Quantum dots applied to lung cancer cells (right) successfully destroyed up to 80 percent of them.Quantum dots applied to lung cancer cells (right) successfully destroyed up to 80 percent of them.New research shows that nanoparticles derived from tea leaves inhibit the growth of lung cancer cells, destroying up to 80 percent of them. The discovery came as a surprise for a team testing a new, alternative method of producing quantum dots — a nanoparticle type that has shown promise for applications ranging from solar cells to tumor imaging and cancer treatment.

Because they are so small (less than 10 nanometers), quantum dots are able to penetrate the nanopores of cancer cells themselves. “The dots actively inhibited the growth of the lung cancer cells,” said Dr. Sudhagar Pitchaimuthu of Swansea University, lead researcher on the project. “We hadn't been expecting this.”

Lung cancer survival rates are generally lower than for other cancers. According to Cancer Research, the five-year survival rate for lung cancer is less than 10 percent.

Chemical production of quantum dots is complicated and expensive, and also has toxic side effects. The new research leverages tea leaf extract as a non-toxic, plant-based production method. Mixing the extract with cadmium sulphate (CdSO4) and sodium sulphide (Na2S) and allowing the solution to incubate causes quantum dots to form.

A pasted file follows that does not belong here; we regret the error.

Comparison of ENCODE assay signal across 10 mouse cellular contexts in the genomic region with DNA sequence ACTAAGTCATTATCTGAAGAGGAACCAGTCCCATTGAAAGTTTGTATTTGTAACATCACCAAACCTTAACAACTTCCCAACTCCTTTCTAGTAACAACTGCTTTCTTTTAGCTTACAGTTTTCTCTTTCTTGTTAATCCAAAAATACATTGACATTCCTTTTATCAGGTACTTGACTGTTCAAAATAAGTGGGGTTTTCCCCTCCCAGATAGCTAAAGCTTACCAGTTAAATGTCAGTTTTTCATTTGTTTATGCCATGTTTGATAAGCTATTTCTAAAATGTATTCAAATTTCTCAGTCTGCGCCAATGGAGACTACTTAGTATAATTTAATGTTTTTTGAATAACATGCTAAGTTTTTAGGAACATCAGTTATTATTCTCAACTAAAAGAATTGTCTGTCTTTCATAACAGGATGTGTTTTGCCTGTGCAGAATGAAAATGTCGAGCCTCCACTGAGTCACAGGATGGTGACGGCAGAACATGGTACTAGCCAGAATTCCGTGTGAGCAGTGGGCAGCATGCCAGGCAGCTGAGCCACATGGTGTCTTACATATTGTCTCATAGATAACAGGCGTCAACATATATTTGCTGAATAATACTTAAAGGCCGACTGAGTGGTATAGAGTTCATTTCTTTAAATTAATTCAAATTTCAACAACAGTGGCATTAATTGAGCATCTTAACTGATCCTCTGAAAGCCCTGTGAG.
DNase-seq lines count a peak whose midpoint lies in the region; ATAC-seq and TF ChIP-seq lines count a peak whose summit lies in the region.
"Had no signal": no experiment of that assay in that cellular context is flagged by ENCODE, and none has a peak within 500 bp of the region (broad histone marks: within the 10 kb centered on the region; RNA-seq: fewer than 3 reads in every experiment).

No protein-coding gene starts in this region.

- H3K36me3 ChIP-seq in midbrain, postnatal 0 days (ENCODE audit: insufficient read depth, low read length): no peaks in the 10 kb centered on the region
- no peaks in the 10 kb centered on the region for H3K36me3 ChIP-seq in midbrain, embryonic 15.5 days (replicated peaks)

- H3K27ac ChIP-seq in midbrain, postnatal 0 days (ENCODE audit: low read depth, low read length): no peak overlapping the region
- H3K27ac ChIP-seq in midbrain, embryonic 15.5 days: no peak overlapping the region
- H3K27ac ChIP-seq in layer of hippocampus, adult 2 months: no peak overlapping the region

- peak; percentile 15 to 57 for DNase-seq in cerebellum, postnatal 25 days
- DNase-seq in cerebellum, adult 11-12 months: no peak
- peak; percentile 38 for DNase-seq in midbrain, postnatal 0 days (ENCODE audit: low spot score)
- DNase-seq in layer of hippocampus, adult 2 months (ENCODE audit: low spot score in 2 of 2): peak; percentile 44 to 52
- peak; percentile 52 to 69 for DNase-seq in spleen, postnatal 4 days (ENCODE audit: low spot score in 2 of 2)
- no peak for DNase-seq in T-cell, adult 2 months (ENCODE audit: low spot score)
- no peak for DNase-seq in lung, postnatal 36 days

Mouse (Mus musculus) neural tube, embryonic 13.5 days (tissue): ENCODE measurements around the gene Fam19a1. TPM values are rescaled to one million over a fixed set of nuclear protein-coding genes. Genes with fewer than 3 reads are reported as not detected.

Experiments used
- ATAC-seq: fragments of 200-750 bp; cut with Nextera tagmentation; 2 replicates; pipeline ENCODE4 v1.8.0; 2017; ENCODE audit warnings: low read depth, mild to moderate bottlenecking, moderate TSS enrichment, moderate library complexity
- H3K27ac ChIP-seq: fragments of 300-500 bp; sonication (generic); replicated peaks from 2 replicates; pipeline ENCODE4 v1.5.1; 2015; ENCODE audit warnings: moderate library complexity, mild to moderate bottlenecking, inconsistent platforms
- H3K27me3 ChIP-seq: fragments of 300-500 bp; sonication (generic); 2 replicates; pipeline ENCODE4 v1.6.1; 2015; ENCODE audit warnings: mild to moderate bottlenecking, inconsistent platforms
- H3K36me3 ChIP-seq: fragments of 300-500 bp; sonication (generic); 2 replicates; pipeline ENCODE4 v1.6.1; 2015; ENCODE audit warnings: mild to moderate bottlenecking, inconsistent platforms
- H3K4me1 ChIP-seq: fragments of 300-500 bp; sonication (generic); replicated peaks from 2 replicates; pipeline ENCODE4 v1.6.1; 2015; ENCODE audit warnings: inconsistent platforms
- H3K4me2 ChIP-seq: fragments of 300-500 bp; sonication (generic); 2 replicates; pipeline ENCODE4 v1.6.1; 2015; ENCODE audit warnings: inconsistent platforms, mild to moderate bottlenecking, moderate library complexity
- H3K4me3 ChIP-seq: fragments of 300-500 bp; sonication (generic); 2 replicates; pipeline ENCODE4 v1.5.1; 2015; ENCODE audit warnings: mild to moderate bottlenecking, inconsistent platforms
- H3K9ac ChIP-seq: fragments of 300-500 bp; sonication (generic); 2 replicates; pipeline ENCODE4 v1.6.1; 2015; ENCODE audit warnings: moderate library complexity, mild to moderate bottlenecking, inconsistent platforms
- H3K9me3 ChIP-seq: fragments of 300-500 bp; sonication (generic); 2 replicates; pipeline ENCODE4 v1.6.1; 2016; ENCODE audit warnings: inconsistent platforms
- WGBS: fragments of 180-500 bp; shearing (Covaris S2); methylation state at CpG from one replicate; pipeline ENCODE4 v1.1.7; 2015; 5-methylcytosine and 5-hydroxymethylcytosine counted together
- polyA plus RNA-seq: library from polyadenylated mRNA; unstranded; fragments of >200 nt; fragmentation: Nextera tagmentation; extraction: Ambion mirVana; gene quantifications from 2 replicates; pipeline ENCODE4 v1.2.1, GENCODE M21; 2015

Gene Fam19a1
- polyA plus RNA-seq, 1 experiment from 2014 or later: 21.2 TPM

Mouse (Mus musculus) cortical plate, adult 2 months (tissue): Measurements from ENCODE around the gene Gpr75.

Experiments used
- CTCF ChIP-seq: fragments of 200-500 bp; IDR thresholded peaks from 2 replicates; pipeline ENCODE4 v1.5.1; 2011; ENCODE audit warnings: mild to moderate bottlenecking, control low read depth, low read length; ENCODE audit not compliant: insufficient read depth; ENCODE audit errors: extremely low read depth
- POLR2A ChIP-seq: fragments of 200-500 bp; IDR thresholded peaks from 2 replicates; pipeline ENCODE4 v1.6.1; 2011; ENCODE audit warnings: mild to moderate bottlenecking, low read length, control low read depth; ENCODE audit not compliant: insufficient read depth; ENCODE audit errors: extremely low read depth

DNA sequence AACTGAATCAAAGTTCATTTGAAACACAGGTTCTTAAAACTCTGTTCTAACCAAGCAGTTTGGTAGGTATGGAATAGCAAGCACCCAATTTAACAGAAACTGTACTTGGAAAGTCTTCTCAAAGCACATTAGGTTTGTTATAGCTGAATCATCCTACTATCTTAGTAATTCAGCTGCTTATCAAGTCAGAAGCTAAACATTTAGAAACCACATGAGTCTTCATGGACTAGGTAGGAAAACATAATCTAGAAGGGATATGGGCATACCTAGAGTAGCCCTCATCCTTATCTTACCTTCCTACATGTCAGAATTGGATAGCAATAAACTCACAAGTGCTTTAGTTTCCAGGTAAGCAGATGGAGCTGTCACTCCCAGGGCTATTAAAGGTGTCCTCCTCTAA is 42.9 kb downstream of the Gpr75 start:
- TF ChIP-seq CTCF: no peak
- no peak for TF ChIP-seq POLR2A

The research also confirmed a previous study on using tea leaves as a simpler, cheaper and less toxic method of quantum dot production, compared to using chemicals. Tea leaves, for their part, contain a wide variety of compounds, including polyphenols, amino acids, vitamins and antioxidants.

According to Pitchaimuthu, next steps for research include scaling up on the operation in the hopes of creating a “quantum dot factory” that will allow a fuller exploration of quantum dot uses. "We want to investigate the role of tea leaf extract in cancer cell imaging, and the interface between quantum dots and the cancer cell," he said. Another potential application, he noted, is in anti-microbial paint used in operating theatres, or in sun creams.

The research appears in the April 2018 edition of Applied Nano Materials.